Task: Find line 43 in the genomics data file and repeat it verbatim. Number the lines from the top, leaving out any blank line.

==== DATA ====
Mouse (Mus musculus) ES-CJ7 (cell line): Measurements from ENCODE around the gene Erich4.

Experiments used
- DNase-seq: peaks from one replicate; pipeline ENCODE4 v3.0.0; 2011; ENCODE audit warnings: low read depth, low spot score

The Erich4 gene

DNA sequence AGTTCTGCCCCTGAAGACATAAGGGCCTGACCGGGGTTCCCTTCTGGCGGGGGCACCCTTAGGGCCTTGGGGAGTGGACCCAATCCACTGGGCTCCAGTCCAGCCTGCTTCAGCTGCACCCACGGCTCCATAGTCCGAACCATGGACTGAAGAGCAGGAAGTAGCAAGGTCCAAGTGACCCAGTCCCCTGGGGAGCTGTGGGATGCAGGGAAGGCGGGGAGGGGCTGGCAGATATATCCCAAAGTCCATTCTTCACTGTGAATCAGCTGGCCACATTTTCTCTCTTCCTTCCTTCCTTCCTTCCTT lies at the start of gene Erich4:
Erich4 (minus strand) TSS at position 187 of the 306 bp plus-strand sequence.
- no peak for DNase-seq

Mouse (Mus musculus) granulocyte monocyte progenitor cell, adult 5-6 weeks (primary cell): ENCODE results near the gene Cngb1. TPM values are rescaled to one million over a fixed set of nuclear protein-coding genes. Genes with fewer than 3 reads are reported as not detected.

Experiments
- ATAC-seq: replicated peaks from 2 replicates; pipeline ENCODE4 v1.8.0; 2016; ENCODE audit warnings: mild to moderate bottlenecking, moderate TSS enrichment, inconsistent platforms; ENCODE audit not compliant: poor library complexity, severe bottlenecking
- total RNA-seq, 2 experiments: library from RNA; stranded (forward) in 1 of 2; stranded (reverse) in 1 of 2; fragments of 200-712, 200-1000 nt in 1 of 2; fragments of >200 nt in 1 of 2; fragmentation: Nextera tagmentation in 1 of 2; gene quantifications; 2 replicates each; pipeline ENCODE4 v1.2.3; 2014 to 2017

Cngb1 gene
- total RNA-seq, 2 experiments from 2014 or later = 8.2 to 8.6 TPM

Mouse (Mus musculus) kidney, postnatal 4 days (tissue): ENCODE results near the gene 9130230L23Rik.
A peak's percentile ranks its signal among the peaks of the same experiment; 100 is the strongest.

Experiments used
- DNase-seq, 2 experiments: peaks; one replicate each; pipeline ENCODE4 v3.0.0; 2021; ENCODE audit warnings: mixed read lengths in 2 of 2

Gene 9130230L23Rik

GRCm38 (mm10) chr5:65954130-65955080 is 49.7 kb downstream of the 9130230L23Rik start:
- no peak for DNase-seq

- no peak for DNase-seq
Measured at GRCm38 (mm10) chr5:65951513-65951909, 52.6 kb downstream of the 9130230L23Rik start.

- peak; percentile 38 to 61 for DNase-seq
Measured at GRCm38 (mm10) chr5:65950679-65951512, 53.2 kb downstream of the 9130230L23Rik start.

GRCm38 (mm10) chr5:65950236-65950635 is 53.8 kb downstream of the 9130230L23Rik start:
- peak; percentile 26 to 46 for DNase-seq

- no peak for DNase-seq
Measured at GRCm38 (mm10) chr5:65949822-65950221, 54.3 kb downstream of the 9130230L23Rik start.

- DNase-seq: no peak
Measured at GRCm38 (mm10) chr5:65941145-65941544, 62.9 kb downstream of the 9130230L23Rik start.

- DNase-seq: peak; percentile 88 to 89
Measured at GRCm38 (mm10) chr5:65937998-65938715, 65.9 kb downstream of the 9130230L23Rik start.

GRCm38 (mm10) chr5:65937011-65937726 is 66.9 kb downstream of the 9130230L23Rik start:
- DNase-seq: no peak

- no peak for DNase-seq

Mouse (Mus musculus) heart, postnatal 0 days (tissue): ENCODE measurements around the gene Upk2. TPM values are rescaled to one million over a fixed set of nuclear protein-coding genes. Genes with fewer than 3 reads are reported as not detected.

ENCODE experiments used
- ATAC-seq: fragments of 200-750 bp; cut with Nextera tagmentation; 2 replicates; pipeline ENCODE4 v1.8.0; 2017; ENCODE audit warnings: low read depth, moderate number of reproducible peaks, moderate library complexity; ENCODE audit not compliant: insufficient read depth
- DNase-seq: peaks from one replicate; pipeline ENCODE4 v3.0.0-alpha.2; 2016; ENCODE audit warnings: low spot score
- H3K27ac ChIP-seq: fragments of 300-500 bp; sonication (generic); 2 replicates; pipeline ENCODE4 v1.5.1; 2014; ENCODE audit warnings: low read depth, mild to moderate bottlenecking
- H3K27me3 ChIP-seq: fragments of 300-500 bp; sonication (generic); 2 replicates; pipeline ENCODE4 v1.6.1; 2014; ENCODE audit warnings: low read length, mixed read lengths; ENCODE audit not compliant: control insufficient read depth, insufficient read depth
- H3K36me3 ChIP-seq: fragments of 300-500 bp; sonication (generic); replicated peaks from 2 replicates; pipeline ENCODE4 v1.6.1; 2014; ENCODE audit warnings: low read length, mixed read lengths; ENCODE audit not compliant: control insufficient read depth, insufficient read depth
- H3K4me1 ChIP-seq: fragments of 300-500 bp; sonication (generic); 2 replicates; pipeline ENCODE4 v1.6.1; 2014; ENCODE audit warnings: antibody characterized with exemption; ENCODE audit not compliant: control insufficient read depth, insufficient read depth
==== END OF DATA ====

- H3K4me1 ChIP-seq: fragments of 300-500 bp; sonication (generic); 2 replicates; pipeline ENCODE4 v1.6.1; 2014; ENCODE audit warnings: antibody characterized with exemption; ENCODE audit not compliant: control insufficient read depth, insufficient read depth